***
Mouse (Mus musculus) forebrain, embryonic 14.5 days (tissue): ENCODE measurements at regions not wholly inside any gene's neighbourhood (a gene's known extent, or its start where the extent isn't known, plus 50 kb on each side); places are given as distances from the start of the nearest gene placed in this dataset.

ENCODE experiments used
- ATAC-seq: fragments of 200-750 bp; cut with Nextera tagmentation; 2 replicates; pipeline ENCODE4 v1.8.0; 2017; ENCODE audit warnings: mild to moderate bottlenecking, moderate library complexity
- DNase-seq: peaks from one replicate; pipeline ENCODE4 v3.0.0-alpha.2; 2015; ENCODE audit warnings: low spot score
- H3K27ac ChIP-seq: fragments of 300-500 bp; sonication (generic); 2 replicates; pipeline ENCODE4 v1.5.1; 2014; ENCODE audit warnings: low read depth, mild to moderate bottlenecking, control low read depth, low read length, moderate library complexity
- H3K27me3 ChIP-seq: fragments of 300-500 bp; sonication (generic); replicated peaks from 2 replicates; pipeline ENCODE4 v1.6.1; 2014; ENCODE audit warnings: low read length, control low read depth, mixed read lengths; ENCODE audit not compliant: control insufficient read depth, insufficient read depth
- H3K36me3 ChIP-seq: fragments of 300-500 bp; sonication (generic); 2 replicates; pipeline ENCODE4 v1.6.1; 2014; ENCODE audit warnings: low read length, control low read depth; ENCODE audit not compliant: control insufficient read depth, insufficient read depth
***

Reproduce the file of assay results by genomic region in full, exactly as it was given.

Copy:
Mouse (Mus musculus) forebrain, embryonic 14.5 days (tissue): ENCODE measurements at regions not wholly inside any gene's neighbourhood (a gene's known extent, or its start where the extent isn't known, plus 50 kb on each side); places are given as distances from the start of the nearest gene placed in this dataset.

ENCODE experiments used
- ATAC-seq: fragments of 200-750 bp; cut with Nextera tagmentation; 2 replicates; pipeline ENCODE4 v1.8.0; 2017; ENCODE audit warnings: mild to moderate bottlenecking, moderate library complexity
- DNase-seq: peaks from one replicate; pipeline ENCODE4 v3.0.0-alpha.2; 2015; ENCODE audit warnings: low spot score
- H3K27ac ChIP-seq: fragments of 300-500 bp; sonication (generic); 2 replicates; pipeline ENCODE4 v1.5.1; 2014; ENCODE audit warnings: low read depth, mild to moderate bottlenecking, control low read depth, low read length, moderate library complexity
- H3K27me3 ChIP-seq: fragments of 300-500 bp; sonication (generic); replicated peaks from 2 replicates; pipeline ENCODE4 v1.6.1; 2014; ENCODE audit warnings: low read length, control low read depth, mixed read lengths; ENCODE audit not compliant: control insufficient read depth, insufficient read depth
- H3K36me3 ChIP-seq: fragments of 300-500 bp; sonication (generic); 2 replicates; pipeline ENCODE4 v1.6.1; 2014; ENCODE audit warnings: low read length, control low read depth; ENCODE audit not compliant: control insufficient read depth, insufficient read depth